The Classifications of Riesling Wine


German Riesling wine labels often have complicated words and lots of hard-to-decipher industry lingo. As a result, they often intimidate customers. But if you take some time to learn what the key words mean and about the major regions where Riesling is produced, you will be reading and understanding the labels before you know it.

First, the basic classification of quality is the table wine, called Tafelwein. The next wine up is a level 5 called “Qualittsweine mit Prdikat” (QmP). This is translated as Quality wine with attributes. The wine label featured above can be found in this classification. At a level 5, you will find the ripeness classification system. This will further describe who’s who in the German Riesling circle.

Next you need to know how ripeness is classified. This is determined by when the grape was picked. Essentially, it indicates what the grape sugar levels were at picking, not what it is in the final bottled wine.

Next there is the classification of Kabinett.  This determination is made from grapes that are the least ripe and will produce a Riesling wine that is very light. At this level, the alcohol levels tend to be lower, usually between 8-10%, and the wine is usually drier. This is a wine that can be paired with many foods and be fantastic. For example, you can have a dry Kabinett with shellfish, goat cheese, sushi or Thai food and be very pleased.

Then there is Spatlese, which can be translated literally as late picking.  This is when the Riesling grapes are picked toward the end of the harvest time. This wine usually has a medium-body and the intensity of the flavor is much higher because it was able to enjoy all the extra sunshine. With this Riesling classification, the wine can be either sweet or dry. It can be paired, when its drier, with rich pork or poultry-based foods or creamy sauces. Pairing it with crab is also great too. Save the sweeter Riesling to serve with Mexican or Asian food, especially something that is spicy.

Riesling wine

Now we come to the Auslese wine. This is translated as �out picked. That means the ripe grapes were picked from specific clusters of berries. This wine can be made in either a sweet or a dry form. This is the first classification that is a real dessert wine. On the other hand, many of the Auslese wines are made to be dry and go very well with heartier food.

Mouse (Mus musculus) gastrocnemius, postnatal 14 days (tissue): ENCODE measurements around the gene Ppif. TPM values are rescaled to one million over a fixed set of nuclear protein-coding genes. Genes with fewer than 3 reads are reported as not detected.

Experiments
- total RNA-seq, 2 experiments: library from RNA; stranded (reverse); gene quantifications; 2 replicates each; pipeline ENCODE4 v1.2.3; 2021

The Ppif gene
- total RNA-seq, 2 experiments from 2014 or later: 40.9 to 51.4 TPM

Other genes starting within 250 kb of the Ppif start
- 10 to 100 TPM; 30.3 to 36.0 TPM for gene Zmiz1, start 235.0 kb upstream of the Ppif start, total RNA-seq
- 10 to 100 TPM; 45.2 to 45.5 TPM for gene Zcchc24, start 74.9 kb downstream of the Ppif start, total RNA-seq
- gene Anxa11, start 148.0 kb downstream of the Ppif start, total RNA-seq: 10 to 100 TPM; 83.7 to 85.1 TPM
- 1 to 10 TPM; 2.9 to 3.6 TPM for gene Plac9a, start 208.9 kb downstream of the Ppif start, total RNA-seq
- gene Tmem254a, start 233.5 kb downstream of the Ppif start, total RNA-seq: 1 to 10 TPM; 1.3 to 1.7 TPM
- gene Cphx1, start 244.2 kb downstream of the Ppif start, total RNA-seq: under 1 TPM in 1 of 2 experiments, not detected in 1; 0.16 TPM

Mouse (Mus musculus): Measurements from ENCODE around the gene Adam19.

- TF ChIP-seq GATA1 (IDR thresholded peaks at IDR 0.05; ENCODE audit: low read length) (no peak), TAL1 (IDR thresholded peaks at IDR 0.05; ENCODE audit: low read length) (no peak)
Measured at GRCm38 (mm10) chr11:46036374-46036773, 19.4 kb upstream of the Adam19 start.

Next there is Beerenauslese (BA for short). This is a Riesling that is a sumptuous dessert wine. It is compatible with many different options for dessert. It is especially good with peach-based desserts, caramel concoctions and even with foie gras.

Trockenbeerenauslese (TBA for short) is translated as a dry berry select picking. This means it is from the late harvest, the Botrytis picking, when the grapes have started to shrivel up on the vine, which concentrates the sugar. Ultra-concentrated, these Trockenbeerenauslese grapes are made into dessert wines that are often very expensive. Try them out with apple pie, blue cheese, fruit-filled desserts and other sweet treats.

Eiswein have gained a great deal of fame as dessert wines. They are made by harvesting grapes that are highly-concentrated and have actually been allowed to freeze on the vine. After being harvested, they are carefully pressed into a high-flavor, low-yield and rich dessert wine.

Finally, there are indicators on the label concerning residual sugar that you should keep in mind. It can be labeled Trocken (dry); Halbtrocken (German for half-dry. That means it is off-dry.) Also remember that the sweeter Rieslings can be made in either the Beernauslese (BA), Spatlese, Kabinett, Auslese and Trockenbeerenauslese (TBA) styles. Everything is dependent on the balance between the sugar, alcohol, pH and acidity of the grape.